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By Jeff White (
CHARLOTTESVILLE –– In its first NCAA tournament game, the University of Virginia men’s soccer team faced an opponent whose top scorer, Thibaut Jacquel, had 18 goals on the season.
Top-seeded UVA held Jacquel without a shot in its 2-0 win at Klöckner Stadium on Nov. 24.
That moved the Cavaliers, who had a first-round bye, into the NCAA tournament’s round of 16, where they faced No. 16 seed St. John’s. The Red Storm’s leading scorer, Tani Oluwaseyi, entered the game with 11 goals.
UVA didn’t allow Oluwaseyi a shot in a 3-0 victory Saturday night at Klöckner. 
“We knew he was fast and strong,” freshman Andreas Ueland said, “but for us it doesn’t really matter. We play our game, and we’re really good defenders, the whole team. We work together. It’s not just the back four and Colin [Shutler] our goalkeeper, but the whole team.”
This is George Gelnovatch’s 24th season as head coach at UVA, and his program is known for its defensive prowess. His latest team has given up only seven goals in 21 games.
With 15 shutouts, the Hoos lead the nation, thanks in part to their superlative center backs: Ueland and junior Henry Kessler, the MVP of last month’s ACC tournament.
“I really do think we have the best tandem [in the country],” Gelnovatch said. “Those two guys are great back there. But I also think it’s how we play: coming out of our half, keeping possession of the ball. If you can control those big transitional moments where those goal-scorers get loose, you can contain those guys, and that’s what we do.”
Their victory over St. John’s sends the Cavaliers (19-1-1) to the NCAA quarterfinals for the first time since 2014, when they captured the program’s seventh national title (and second under Gelnovatch).
UVA, which has won seven straight games, will host No. 8 seed Southern Methodist University (18-1-1) on Friday at Klöckner Stadium. SMU advanced with a 2-1 overtime win over No. 9 Central Florida in Dallas.
“We’re playing in December and we’re home, so I don’t think we could ask for a better situation,” said junior midfielder Joe Bell, whose penalty kick in the 36th minute Friday night, after St. John’s fouled teammate Daryl Dike in the box, put Virginia ahead 3-0. 
Against St. John’s (14-5-1), the Cavaliers’ onslaught began early. One hundred thirty seconds into the match, Ueland scored the first of his two goals. Each came off a corner kick by sophomore forward Daniel Steedman.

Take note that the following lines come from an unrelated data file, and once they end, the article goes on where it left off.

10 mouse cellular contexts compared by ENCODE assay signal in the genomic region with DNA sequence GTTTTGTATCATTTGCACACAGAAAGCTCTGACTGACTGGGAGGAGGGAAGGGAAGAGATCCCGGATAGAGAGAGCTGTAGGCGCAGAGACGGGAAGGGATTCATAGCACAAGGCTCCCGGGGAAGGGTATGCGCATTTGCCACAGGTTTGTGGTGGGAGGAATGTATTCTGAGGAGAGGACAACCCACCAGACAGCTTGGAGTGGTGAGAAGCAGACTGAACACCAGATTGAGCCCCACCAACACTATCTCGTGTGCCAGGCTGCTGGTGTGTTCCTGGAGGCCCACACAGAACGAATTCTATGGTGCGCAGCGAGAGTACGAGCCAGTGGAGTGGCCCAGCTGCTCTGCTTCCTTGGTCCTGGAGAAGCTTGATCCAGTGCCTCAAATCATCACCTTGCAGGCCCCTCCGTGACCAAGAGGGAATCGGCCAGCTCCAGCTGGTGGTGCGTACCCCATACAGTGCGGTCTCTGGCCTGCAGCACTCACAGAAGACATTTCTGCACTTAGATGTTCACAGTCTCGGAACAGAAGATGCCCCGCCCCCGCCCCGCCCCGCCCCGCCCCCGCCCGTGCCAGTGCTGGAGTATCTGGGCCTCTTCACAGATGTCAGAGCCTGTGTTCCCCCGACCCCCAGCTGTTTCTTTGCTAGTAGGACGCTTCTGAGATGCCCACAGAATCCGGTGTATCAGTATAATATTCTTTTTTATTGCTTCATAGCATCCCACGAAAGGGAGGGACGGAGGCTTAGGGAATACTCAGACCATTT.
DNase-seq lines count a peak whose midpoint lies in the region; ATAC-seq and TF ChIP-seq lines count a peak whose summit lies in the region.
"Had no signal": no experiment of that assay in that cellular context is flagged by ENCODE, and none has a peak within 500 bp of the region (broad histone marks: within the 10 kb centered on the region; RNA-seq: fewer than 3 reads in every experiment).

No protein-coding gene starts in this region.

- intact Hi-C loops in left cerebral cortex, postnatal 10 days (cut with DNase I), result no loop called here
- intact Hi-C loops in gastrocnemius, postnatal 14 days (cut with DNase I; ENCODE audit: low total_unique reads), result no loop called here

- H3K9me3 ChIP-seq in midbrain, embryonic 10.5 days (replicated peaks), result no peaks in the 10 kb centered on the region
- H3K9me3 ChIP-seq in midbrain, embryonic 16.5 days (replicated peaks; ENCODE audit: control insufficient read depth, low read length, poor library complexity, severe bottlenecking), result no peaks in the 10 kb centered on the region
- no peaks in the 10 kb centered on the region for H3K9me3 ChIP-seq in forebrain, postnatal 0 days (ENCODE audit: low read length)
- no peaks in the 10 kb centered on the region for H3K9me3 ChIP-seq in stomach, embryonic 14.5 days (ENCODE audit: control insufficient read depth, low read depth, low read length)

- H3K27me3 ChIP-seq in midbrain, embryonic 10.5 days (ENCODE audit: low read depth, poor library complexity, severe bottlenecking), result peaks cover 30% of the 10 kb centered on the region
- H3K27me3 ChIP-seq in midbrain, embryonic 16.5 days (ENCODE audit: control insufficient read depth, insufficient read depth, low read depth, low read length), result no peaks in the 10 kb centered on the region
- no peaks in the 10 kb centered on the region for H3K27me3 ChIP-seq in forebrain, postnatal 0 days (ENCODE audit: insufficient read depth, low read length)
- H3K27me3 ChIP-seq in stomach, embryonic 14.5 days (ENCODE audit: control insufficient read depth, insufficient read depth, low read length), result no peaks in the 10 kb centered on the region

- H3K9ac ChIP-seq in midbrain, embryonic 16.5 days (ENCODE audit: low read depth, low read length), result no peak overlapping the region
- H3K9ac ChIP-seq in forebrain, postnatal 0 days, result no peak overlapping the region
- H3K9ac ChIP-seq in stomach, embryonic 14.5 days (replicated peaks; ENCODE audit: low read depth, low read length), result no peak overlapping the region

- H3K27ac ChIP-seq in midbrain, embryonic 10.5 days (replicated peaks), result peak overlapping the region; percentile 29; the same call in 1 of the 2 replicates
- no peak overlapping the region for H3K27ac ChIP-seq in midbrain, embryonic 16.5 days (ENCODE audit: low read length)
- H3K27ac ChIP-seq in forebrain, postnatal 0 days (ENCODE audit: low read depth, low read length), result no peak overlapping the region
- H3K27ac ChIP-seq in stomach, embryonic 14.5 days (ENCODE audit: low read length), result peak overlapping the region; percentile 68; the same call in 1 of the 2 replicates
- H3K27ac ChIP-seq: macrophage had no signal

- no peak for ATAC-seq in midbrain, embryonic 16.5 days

On the first, freshman forward Axel Gunnarsson headed Steedman’s kick to the back post, where Ueland headed the ball into the net.
On the second, in the 15th minute, Ueland’s head got to the ball from Steedman before goalkeeper Jan Hoffelner’s hands, and suddenly the Cavaliers had a commanding lead.
“We asked Daniel today to just kind of hang up the balls and not whip ’em in there [on corner kicks],” Gelnovatch said, “because we have some big bodies, and we took advantage of it.”
Kessler stands 6-4. That’s Ueland’s listed height, too, “but he’s probably closer to 6-6,” Gelnovatch said.
“I don’t know if that’s true,” Ueland said, laughing. “Maybe closer to 6-5.”
Whatever his exact height, he’s a large target in the box on corner kicks, but until Saturday night he had not scored off a header. Had there been other opportunities?
“So many,” Ueland said. “I should have had at least five goals by now, so it was good to get these two today.”
Ueland is from Byrne, Norway. His best friend, Einar Lye, is from the village of Undheim in that Scandanavian country. Lye, a midfielder, plays for St. John’s, “so it was especially nice to get those two goals against him,” Ueland said, smiling. “I can talk to my boys at home about it.”
The Cavaliers outshot St. John’s 18-3, and Shutler had to make only one save.
“I think we’re getting better and better,” said Bell, the ACC’s midfielder of the year. “Throughout the season we’ve been learning more about how we react in situations, how players deal with stress and pressure, and it’s important to carry this momentum on.”
In five postseason games –– three in the ACC tournament and two in the NCAAs –– Virginia has outscored its opponents 11-2. The Cavaliers surrendered one of those goals in the ACC quarterfinals after building a 2-0 lead against Syracuse.
Gelnovatch wasn’t pleased that his team’s focus waned in the second half against the Orange. There were no such lapses Saturday night.
“I think we’re growing each game,” Bell said, “and that’s something we learned from [the Syracuse] game. At this time of the season, there isn’t the opportunity to switch off in the second half.”
Against St. John’s, the Cavaliers “had a fantastic first half getting the three goals, but I think we kept that intensity,” Bell said. “We kept the pressure on the team, and I think that was why it stayed 0-0 in the second half. But I think that’s an important thing that we’re hoping to take on for the rest of the tournament, our intensity. Not just with the ball, but the way we defend, and I think the evidence is in the clean sheets we keep tallying up.”
Six more matches are scheduled for today in the NCAA tournament, after which only eight teams will be left from the 204 that began the season.
“When you’re playing in December, you’re doing something right,” Gelnovatch said. “To be in a quarterfinal in December on your home stadium in front of your home fans, you couldn’t ask for more.”